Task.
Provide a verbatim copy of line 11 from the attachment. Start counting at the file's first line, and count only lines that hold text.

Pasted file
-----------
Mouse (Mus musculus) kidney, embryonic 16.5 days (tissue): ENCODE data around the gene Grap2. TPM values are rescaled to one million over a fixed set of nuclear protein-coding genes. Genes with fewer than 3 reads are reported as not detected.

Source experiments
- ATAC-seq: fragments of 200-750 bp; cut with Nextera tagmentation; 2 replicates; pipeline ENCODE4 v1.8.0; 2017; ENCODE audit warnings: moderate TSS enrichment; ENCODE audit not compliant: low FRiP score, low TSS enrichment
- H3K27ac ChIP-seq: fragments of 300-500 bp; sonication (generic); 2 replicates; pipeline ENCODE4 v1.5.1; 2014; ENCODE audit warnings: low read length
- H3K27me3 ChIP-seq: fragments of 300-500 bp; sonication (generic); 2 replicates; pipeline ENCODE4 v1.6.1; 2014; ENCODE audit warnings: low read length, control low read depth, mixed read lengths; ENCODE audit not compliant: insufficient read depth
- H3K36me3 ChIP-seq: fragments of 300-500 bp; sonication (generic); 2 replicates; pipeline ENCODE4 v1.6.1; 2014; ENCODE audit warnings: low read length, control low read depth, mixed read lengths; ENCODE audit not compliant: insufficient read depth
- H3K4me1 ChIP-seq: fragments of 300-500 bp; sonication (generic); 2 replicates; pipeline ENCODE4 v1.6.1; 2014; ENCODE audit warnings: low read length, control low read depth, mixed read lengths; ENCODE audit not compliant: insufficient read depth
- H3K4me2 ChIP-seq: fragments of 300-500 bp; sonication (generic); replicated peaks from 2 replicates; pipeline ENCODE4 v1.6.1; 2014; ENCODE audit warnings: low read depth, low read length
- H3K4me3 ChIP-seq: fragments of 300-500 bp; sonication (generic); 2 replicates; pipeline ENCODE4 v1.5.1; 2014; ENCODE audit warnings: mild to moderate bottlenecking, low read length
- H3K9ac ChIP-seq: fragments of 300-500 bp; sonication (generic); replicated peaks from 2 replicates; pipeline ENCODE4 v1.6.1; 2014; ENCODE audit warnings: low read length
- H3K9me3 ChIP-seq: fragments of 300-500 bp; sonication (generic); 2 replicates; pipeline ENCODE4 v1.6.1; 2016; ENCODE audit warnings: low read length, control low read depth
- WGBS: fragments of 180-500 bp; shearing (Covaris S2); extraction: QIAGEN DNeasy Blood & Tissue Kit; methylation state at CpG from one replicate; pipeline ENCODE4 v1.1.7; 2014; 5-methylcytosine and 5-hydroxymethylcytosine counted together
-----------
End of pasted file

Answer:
- H3K9me3 ChIP-seq: fragments of 300-500 bp; sonication (generic); 2 replicates; pipeline ENCODE4 v1.6.1; 2016; ENCODE audit warnings: low read length, control low read depth